February 26, 2020

STAY TUNED: Vulnerability

Q: I have always found it interesting how different audiences react differently to character flaws. How does an actor and a writer truthfully expose those flaws in a key way that is natural and, in a way, that the audience recognizes these flaws in themselves and at the same time make themselves feel that they are not alone? 

There are a few parts to this question. Let’s start at the end, because it reveals what seems to be your creative purpose: to make audiences feel less alone. I agree that the great power of art is that it can “hold a mirror up to nature,” as Hamlet said, and in seeing our reflection, we feel seen and thus less alone. Let’s take Hamlet. He was being driven mad by the hypocrisy all around him. He was watching his mother gain power and acclaim for killing his own father. He was being told everything he perceived to be true, wasn’t true. He was reacting to the person who he was supposed to be able to trust the most, his mother, betraying him in the worst way imaginable, while telling him it was in his best interest.

The common word for that now is gaslighting. Hamlet is living in a world of higher stakes than the average person, but we can all identify on some level with betrayal. So before playing Hamlet, the actor needs to go inside and find parallel circumstances of feeling betrayed, having the rug pulled out from under you, being told what you know to be true isn’t true, being gaslit, until you inspire your inner life to feel the way that Hamlet feels in his circumstances. You aren’t going to be the Prince of Denmark. But you can understand the character emotionally, and then act as if you are.

Now to the first part of your question. You cannot do this without accessing your own vulnerability. In a way, in America, we are discouraged from our vulnerability. For example, in cowboy culture, military culture, and wall street culture, stoicism is seen as strength. But in truth, our strength is in our vulnerability. When in contact with our vulnerability, we have more emotional space, more honesty, more humility. It makes sense that human beings have defense mechanisms.

They are often earned and necessary. But for the actor, these defenses manifest as tension in the body that blocks the instrument from expression. You need your vulnerability to act. You will access the most interesting parts of your humanity in a state of vulnerability. And it is by acting from these parts of your humanity that audiences will be able to relate to you.

There is no way to embrace our humanity without embracing our strengths and our flaws. Let’s dissect the word flaw, as weakness. Some character weaknesses are pride, fear, narcissism, superiority complex, lack of empathy, misogyny, shame, racism, prejudice, greed. No great hero is identifiable without overcoming interpersonal obstacles. No great villains are identifiable without understanding their human motivations. Actors must make contact with their flaws in order to understand the life experiences of the characters they play.

Great acting should feel like the audience is a fly on the wall watching human behavior that they wouldn’t normally be privy to. While in life you may not wear your heart on your sleeve, the actor cannot afford to hide the parts of themselves that they don’t want to show to the world. It is in the most personal explorations where, paradoxically, your behavior and expression become most universal. A good way to gauge if your behavior is truly personal and specific is if you would stop doing it if someone else walked in the room. If you would, you are in the space where great acting can begin.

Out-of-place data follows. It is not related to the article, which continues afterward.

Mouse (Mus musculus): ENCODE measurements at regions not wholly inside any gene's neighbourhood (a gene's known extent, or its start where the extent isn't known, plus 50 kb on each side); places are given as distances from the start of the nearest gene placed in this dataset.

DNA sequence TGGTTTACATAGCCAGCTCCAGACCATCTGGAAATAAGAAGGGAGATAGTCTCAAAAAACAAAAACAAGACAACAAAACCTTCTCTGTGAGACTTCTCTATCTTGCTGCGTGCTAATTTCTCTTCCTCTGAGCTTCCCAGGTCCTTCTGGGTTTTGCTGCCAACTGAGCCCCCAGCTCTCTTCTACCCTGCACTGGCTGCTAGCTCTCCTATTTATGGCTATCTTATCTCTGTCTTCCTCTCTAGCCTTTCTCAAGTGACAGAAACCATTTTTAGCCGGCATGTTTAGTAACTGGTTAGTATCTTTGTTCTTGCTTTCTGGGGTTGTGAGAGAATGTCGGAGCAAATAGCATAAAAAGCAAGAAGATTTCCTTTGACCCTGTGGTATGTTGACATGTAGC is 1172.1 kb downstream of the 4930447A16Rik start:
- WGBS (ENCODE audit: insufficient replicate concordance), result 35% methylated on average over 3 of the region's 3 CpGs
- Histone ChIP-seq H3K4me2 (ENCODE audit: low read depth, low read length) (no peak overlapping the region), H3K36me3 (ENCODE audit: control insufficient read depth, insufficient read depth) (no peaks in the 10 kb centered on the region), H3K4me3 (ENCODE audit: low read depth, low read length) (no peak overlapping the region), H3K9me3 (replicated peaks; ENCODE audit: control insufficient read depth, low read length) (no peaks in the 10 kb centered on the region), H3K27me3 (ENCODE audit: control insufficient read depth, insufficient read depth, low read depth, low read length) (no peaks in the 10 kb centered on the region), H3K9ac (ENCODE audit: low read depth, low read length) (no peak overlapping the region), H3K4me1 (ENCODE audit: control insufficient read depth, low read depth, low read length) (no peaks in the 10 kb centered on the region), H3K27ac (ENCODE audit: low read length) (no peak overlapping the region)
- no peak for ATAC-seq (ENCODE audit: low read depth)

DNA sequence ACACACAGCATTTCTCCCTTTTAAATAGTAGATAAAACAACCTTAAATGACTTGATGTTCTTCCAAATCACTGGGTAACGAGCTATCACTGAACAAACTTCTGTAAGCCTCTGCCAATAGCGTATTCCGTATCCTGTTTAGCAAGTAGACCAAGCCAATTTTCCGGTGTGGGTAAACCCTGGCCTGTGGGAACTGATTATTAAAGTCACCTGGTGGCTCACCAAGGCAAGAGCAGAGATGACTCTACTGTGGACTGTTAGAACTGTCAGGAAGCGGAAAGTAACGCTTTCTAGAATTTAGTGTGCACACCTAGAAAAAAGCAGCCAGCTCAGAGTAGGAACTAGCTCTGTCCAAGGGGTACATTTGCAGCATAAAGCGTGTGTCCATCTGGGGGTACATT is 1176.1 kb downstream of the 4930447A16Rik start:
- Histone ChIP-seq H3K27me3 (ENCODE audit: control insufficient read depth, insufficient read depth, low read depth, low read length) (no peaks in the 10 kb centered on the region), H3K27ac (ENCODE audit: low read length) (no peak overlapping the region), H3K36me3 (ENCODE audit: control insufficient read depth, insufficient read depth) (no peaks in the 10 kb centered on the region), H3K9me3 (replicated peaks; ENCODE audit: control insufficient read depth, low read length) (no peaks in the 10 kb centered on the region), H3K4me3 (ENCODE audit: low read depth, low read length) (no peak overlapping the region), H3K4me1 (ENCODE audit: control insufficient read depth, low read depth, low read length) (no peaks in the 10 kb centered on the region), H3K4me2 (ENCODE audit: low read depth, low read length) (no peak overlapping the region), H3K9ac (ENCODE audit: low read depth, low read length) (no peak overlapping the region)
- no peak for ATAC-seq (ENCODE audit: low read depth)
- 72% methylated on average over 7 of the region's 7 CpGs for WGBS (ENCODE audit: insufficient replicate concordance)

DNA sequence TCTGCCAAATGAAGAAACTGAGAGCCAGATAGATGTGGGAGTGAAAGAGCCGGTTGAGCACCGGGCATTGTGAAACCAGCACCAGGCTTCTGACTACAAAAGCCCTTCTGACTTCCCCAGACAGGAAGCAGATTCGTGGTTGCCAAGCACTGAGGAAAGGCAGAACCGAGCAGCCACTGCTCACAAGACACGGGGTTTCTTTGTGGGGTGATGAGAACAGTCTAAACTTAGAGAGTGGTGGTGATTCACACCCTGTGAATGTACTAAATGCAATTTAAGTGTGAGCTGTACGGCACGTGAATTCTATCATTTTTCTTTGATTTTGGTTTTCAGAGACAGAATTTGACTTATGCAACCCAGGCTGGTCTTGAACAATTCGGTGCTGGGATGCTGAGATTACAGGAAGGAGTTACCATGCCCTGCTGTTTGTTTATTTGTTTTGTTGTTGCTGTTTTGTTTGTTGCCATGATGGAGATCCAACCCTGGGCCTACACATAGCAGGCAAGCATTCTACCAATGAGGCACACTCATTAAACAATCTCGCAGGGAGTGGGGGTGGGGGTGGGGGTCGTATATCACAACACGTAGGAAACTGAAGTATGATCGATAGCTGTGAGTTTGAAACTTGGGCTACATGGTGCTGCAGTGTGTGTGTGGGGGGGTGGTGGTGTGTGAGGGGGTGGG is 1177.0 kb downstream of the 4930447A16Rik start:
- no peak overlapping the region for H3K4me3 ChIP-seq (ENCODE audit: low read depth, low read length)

Vulnerability isn’t crying or acting some idea of fragility. Vulnerability is exposing your flaws and your strengths as part of the human experience. In life, we cannot always do that, although I think it often serves us when we do. But certainly, there are circumstances when you’re at a board meeting, or walking down a dark alley, or at war, or whatever the case may be, that you may feel that you need to turn up your defense mechanisms and that may be true for your characters, too. But the actor needs to understand and be able to experience the full humanity of the character they are playing, and if you aren’t in contact with your own vulnerability, you won’t be able to do that.

Take the famous scene of Robert Deniro talking in the mirror to himself in Taxi Driver. He’s standing in the mirror saying, ‘You talkin to me? You talkin to me?’ Of course, no one else is in the room, and he is talking to people in his head. How specific and personal! And yet we can all relate to that moment. We can all feel what he’s doing. We’ve all been there. Few of us have been a NYC taxi driver in the 1970’s with his life circumstances. And yet, he is so personal and specific in that moment of vulnerability, we all can relate and identify. This makes us connect to our own humanity and each other’s in a more profound way, and this is the power of art which can only come once we are truly vulnerable.

“The main factor in any form of creativeness is the life of a human spirit, that of the actor and his part, their joint feelings and subconscious creation.”- Stanislavski

Please send your specific questions about the art of acting to staytuned@gmail.com and Kymberly will respond to a different question each week! There are no invalid questions, as long as they pertain to your craft and life as an actor. 

Kymberly Harris is an actor’s director. She specializes in character driven stories, whether the genre is drama, comedy, thriller, or action. Her extensive experience as a method acting coach to professional actors of all ages has led actors to seek her out to direct them towards their best performances in film, television, and theatre projects. 

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